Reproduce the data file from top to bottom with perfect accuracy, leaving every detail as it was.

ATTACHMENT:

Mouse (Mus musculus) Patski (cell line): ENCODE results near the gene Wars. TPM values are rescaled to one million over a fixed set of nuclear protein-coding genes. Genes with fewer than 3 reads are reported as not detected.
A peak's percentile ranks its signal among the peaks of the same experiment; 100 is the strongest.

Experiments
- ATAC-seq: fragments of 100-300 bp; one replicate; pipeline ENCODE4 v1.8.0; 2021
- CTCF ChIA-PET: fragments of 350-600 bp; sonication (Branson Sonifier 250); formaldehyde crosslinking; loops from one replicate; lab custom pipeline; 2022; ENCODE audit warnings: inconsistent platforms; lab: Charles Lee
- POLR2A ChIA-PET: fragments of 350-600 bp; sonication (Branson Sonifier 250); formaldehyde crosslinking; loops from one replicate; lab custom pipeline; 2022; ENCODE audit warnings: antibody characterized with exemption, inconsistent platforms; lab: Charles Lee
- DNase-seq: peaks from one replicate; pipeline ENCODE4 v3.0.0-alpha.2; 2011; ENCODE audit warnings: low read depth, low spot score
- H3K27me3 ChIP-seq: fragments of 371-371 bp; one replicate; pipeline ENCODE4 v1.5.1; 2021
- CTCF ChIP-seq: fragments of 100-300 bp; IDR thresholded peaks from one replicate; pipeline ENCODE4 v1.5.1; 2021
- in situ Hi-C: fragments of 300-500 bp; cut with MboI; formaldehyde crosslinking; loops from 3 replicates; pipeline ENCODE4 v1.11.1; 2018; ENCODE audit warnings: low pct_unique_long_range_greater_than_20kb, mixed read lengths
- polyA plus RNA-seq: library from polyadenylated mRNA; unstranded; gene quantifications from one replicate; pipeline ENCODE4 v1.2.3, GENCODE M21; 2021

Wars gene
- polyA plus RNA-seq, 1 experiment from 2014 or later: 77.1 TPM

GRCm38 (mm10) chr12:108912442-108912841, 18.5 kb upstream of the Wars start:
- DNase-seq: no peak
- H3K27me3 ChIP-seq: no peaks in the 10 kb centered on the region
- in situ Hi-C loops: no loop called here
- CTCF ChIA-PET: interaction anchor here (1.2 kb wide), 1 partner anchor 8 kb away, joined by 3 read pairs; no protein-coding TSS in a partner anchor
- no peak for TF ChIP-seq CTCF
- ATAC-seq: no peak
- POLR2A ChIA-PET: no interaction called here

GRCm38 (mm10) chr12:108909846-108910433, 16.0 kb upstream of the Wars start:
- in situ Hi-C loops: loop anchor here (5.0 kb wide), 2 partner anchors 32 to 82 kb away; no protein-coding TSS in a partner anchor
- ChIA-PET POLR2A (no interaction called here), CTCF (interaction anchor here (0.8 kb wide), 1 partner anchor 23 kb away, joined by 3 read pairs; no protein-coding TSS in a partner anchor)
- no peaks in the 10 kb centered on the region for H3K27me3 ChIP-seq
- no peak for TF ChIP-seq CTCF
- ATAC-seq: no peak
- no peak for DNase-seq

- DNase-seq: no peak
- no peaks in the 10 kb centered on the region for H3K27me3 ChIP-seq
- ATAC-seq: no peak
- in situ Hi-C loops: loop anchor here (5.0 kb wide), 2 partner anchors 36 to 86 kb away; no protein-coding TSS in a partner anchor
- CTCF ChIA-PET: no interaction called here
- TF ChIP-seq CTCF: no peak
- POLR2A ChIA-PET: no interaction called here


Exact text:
Mouse (Mus musculus) Patski (cell line): ENCODE results near the gene Wars. TPM values are rescaled to one million over a fixed set of nuclear protein-coding genes. Genes with fewer than 3 reads are reported as not detected.
A peak's percentile ranks its signal among the peaks of the same experiment; 100 is the strongest.

Experiments
- ATAC-seq: fragments of 100-300 bp; one replicate; pipeline ENCODE4 v1.8.0; 2021
- CTCF ChIA-PET: fragments of 350-600 bp; sonication (Branson Sonifier 250); formaldehyde crosslinking; loops from one replicate; lab custom pipeline; 2022; ENCODE audit warnings: inconsistent platforms; lab: Charles Lee
- POLR2A ChIA-PET: fragments of 350-600 bp; sonication (Branson Sonifier 250); formaldehyde crosslinking; loops from one replicate; lab custom pipeline; 2022; ENCODE audit warnings: antibody characterized with exemption, inconsistent platforms; lab: Charles Lee
- DNase-seq: peaks from one replicate; pipeline ENCODE4 v3.0.0-alpha.2; 2011; ENCODE audit warnings: low read depth, low spot score
- H3K27me3 ChIP-seq: fragments of 371-371 bp; one replicate; pipeline ENCODE4 v1.5.1; 2021
- CTCF ChIP-seq: fragments of 100-300 bp; IDR thresholded peaks from one replicate; pipeline ENCODE4 v1.5.1; 2021
- in situ Hi-C: fragments of 300-500 bp; cut with MboI; formaldehyde crosslinking; loops from 3 replicates; pipeline ENCODE4 v1.11.1; 2018; ENCODE audit warnings: low pct_unique_long_range_greater_than_20kb, mixed read lengths
- polyA plus RNA-seq: library from polyadenylated mRNA; unstranded; gene quantifications from one replicate; pipeline ENCODE4 v1.2.3, GENCODE M21; 2021

Wars gene
- polyA plus RNA-seq, 1 experiment from 2014 or later: 77.1 TPM

GRCm38 (mm10) chr12:108912442-108912841, 18.5 kb upstream of the Wars start:
- DNase-seq: no peak
- H3K27me3 ChIP-seq: no peaks in the 10 kb centered on the region
- in situ Hi-C loops: no loop called here
- CTCF ChIA-PET: interaction anchor here (1.2 kb wide), 1 partner anchor 8 kb away, joined by 3 read pairs; no protein-coding TSS in a partner anchor
- no peak for TF ChIP-seq CTCF
- ATAC-seq: no peak
- POLR2A ChIA-PET: no interaction called here

GRCm38 (mm10) chr12:108909846-108910433, 16.0 kb upstream of the Wars start:
- in situ Hi-C loops: loop anchor here (5.0 kb wide), 2 partner anchors 32 to 82 kb away; no protein-coding TSS in a partner anchor
- ChIA-PET POLR2A (no interaction called here), CTCF (interaction anchor here (0.8 kb wide), 1 partner anchor 23 kb away, joined by 3 read pairs; no protein-coding TSS in a partner anchor)
- no peaks in the 10 kb centered on the region for H3K27me3 ChIP-seq
- no peak for TF ChIP-seq CTCF
- ATAC-seq: no peak
- no peak for DNase-seq

- DNase-seq: no peak
- no peaks in the 10 kb centered on the region for H3K27me3 ChIP-seq
- ATAC-seq: no peak
- in situ Hi-C loops: loop anchor here (5.0 kb wide), 2 partner anchors 36 to 86 kb away; no protein-coding TSS in a partner anchor
- CTCF ChIA-PET: no interaction called here
- TF ChIP-seq CTCF: no peak
- POLR2A ChIA-PET: no interaction called here